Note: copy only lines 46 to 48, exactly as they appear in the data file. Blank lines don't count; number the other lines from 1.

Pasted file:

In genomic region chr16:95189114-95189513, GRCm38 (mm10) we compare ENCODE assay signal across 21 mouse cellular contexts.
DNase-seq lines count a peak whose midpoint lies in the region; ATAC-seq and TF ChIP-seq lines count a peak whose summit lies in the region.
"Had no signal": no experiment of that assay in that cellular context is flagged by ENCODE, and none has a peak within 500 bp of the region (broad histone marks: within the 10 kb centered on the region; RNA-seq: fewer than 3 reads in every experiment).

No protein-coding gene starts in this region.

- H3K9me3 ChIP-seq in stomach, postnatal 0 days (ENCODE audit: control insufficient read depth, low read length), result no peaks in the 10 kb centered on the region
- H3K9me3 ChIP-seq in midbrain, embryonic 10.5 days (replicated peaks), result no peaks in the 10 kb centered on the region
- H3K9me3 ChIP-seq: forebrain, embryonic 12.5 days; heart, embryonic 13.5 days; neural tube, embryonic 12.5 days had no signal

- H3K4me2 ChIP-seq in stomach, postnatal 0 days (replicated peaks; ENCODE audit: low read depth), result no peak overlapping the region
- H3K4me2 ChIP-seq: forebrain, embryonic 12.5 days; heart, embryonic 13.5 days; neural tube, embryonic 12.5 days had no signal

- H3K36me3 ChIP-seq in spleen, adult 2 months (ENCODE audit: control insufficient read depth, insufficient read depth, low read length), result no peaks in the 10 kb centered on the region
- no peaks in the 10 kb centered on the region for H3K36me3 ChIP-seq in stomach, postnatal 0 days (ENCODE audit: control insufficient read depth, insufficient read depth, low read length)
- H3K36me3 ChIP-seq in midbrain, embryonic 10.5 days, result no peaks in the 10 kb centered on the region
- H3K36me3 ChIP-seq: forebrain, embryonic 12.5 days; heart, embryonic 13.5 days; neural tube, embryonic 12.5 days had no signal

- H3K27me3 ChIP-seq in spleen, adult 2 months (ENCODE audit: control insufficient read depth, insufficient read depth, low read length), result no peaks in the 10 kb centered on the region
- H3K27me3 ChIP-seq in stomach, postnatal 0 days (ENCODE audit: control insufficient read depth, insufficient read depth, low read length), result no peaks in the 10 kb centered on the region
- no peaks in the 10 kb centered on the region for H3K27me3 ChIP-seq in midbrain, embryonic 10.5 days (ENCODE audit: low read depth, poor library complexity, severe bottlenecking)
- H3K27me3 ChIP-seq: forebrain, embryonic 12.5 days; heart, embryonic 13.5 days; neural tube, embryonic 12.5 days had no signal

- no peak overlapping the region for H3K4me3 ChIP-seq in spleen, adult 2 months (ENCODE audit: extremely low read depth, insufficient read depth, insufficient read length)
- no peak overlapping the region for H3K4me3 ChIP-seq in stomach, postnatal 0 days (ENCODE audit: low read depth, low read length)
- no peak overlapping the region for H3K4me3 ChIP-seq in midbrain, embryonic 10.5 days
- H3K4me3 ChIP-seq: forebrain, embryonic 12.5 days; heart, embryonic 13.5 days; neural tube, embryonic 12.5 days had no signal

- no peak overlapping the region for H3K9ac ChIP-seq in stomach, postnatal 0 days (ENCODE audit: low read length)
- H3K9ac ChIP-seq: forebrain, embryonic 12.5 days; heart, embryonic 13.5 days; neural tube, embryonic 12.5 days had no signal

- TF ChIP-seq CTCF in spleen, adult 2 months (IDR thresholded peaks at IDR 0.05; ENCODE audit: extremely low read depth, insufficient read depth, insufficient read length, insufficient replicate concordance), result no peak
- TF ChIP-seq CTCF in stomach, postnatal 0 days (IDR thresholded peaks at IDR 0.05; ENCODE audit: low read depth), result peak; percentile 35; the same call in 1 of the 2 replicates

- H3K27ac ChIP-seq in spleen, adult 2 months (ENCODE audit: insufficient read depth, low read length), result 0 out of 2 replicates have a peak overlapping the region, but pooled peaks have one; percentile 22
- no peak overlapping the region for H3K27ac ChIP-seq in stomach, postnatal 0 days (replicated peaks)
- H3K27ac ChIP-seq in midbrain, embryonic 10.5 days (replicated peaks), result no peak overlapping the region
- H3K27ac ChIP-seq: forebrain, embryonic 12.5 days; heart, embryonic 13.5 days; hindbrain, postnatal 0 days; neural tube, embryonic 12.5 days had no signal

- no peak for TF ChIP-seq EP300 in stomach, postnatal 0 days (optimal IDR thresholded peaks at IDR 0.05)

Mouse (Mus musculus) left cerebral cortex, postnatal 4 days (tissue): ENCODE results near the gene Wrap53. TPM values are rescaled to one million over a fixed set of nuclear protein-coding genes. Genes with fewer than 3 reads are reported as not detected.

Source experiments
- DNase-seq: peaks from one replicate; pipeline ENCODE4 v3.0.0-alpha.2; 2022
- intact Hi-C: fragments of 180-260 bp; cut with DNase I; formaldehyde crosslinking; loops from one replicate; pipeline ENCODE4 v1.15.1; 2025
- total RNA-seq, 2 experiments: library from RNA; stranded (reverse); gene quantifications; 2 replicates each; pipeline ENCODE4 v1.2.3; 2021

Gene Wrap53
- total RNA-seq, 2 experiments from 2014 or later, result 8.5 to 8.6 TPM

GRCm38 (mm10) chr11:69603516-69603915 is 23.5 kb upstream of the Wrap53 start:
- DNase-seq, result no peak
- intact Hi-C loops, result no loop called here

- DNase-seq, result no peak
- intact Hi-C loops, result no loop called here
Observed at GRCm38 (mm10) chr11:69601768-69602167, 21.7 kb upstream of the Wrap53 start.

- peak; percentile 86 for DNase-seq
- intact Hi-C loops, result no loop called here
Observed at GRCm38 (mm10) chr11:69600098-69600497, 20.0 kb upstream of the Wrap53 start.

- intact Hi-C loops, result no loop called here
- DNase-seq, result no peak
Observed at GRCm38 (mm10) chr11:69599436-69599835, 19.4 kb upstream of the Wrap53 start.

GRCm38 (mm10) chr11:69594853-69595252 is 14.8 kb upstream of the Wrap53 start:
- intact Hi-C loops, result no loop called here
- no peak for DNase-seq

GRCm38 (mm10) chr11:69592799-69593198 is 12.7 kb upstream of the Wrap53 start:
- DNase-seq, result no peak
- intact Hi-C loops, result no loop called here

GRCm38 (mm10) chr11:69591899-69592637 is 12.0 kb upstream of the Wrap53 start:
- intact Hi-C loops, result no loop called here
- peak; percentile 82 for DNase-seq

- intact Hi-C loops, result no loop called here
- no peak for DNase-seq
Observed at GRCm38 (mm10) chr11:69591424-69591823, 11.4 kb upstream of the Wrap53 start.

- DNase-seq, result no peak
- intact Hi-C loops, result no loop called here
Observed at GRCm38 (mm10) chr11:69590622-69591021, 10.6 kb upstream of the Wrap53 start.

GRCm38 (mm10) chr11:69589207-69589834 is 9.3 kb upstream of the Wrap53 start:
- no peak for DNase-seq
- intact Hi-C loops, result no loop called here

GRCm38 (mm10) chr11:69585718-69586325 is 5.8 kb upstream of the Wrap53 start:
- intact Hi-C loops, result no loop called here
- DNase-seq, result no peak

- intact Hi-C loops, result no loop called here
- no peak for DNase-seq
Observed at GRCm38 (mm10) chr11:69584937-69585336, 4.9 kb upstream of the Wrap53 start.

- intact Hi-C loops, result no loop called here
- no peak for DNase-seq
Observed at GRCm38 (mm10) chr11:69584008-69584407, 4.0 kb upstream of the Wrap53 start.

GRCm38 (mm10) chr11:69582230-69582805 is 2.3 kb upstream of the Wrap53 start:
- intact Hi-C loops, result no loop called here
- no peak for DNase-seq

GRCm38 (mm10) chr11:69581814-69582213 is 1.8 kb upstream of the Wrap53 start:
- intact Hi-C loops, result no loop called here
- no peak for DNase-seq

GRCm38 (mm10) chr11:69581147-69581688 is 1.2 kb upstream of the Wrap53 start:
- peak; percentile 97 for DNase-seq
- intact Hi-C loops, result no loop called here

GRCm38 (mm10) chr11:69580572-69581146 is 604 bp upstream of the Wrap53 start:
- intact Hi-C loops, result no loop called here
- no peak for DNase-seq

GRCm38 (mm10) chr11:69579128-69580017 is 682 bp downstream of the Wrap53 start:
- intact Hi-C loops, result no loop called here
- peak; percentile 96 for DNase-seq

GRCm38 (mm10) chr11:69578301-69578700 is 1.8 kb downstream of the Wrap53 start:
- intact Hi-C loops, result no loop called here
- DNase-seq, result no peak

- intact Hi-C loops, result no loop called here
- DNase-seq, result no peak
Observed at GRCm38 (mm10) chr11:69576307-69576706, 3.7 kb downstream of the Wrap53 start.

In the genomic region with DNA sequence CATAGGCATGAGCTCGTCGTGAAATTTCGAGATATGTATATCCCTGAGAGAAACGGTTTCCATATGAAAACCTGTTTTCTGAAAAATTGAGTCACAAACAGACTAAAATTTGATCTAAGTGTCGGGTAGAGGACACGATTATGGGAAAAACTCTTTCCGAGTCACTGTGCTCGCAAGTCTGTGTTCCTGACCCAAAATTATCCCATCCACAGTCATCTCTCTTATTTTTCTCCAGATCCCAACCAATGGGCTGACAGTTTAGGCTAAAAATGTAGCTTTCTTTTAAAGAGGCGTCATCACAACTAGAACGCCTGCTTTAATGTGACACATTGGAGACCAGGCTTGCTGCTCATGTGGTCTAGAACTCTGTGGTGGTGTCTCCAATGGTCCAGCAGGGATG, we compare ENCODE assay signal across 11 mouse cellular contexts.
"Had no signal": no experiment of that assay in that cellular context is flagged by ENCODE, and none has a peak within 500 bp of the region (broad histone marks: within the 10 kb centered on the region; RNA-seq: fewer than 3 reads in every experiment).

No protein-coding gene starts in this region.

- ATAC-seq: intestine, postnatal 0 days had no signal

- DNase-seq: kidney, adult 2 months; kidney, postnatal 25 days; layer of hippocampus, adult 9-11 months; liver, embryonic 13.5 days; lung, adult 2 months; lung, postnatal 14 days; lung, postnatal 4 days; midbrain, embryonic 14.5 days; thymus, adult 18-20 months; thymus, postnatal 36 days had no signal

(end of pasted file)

Observed at GRCm38 (mm10) chr11:69600098-69600497, 20.0 kb upstream of the Wrap53 start.

- intact Hi-C loops, result no loop called here
- DNase-seq, result no peak